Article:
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Jel Classification:G15 

Working Paper
U.S. Unconventional Monetary Policy and Transmission to Emerging Market Economies

We investigate the effects of U.S. unconventional monetary policies on sovereign yields, foreign exchange rates, and stock prices in emerging market economies (EMEs), and we analyze how these effects depend on country-specifc characteristics. We find that, although EME asset prices, mainly those of sovereign bonds, responded strongly to unconventional monetary policy announcements, these responses were not outsized with respect to a model that takes into account each country's time-varying vulnerability to U.S. interest rates affected by monetary policy shocks.
International Finance Discussion Papers , Paper 1109

Working Paper
International Stock Comovements with Endogenous Clusters

We examine international stock return comovements of country-industry portfolios. Our model allows comovements to be driven by a global and a cluster component, with the cluster membership endogenously determined. Results indicate that country-industry portfolios tend to cluster mainly within geographical areas that can include one or more countries. The cluster compositions substantially changed over time, with the emergence of clusters among European countries from the early 2000s. The cluster component was the main driver of country-industry portfolio returns for most of the sample, except ...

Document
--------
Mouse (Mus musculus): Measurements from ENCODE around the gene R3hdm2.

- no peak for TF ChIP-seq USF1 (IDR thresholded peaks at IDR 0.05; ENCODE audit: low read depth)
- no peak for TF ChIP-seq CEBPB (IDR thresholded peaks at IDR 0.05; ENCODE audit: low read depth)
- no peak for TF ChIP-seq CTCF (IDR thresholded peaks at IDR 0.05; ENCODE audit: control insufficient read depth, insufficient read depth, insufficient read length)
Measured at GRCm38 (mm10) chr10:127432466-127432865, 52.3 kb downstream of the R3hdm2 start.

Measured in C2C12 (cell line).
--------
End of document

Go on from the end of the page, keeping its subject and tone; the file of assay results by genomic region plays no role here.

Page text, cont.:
Working Papers , Paper 2018-038

Working Paper
Policy Rules and Large Crises in Emerging Markets

Emerging countries have increasingly adopted rules to discipline government policy. The COVID-19 shock lead to widespread suspension and modification of these rules. We study rules and flexibility in a sovereign default model with domestic fiscal and monetary policies and long-term external debt. We find welfare gains from adopting monetary targets and debt limits during normal times. Though government policy cannot itself counteract fundamental shocks hitting the economy, the adoption of rules has a significant impact on policy, macroeconomic outcomes and welfare during large, unexpected ...
Working Papers , Paper 2022-018

Working Paper
Institutional Investors, the Dollar, and U.S. Credit Conditions

This paper documents that an appreciation of the U.S. dollar is associated with a reduction in the supply of commercial and industrial loans by U.S. banks. An increase in the broad dollar index by 2.5 points (one standard deviation) reduces U.S. banks' corporate loan originations by 10 percent. This decline is driven by a reduction in the demand for loans on the secondary market where prices fall and liquidity worsens when the dollar appreciates, with stronger effects for riskier loans. Today, the main buyers of U.S. corporate loans---and, hence, suppliers of funding for these loans---are ...
International Finance Discussion Papers , Paper 1246

Working Paper
Optimal Bailouts in Banking and Sovereign Crises

We study optimal bailout policies in the presence of banking and sovereign crises. First, we use European data to document that asset guarantees are the most prevalent way in which sovereigns intervene during banking crises. Then, we build a model of sovereign borrowing with limited commitment, where domestic banks hold government debt and also provide credit to the private sector. Shocks to bank capital can trigger banking crises, with government sometimes finding it optimal to extend guarantees over bank assets. This leads to a trade-off: Larger bailouts relax domestic financial frictions ...
Globalization Institute Working Papers , Paper 406

Journal Article